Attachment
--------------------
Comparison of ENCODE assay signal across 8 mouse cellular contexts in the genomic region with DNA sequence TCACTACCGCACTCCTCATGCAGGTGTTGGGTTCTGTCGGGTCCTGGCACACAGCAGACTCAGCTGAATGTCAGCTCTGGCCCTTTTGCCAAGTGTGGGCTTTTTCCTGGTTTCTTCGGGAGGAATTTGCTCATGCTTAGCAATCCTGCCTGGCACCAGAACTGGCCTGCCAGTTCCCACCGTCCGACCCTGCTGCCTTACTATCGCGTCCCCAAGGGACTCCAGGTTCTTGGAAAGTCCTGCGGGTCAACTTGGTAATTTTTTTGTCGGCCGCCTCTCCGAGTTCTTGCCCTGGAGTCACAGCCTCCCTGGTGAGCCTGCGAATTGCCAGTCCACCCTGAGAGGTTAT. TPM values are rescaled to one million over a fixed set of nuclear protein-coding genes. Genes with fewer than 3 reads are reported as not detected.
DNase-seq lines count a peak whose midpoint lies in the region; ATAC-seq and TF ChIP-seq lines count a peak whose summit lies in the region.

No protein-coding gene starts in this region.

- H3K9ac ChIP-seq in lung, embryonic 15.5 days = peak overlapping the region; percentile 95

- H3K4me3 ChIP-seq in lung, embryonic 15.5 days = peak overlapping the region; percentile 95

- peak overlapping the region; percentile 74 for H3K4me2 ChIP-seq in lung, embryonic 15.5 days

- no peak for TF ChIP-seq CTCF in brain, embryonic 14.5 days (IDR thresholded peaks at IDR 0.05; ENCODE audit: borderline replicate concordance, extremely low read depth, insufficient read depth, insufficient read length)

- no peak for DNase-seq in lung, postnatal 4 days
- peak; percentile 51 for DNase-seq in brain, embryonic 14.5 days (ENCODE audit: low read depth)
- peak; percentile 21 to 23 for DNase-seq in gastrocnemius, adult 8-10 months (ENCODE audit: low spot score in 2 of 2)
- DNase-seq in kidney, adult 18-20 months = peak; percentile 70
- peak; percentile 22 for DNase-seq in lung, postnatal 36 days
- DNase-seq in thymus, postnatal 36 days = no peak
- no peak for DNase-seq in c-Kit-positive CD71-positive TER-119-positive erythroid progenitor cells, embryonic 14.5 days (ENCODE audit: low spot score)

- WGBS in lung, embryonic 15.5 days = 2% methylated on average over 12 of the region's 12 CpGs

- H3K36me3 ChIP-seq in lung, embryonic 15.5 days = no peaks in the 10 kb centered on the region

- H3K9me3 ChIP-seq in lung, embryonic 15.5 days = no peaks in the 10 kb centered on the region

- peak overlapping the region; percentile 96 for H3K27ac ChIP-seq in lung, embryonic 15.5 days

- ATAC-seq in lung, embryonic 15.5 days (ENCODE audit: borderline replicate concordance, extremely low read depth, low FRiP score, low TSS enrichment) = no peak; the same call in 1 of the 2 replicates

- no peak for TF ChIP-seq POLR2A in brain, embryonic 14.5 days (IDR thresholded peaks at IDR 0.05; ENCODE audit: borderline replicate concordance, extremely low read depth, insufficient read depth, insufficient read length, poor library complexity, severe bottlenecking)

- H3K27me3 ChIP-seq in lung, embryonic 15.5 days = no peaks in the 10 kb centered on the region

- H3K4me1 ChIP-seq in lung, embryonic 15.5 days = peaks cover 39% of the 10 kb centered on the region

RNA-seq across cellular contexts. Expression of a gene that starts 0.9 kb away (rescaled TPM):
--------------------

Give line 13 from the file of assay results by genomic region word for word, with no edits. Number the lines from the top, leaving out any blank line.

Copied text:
- DNase-seq in thymus, postnatal 36 days = no peak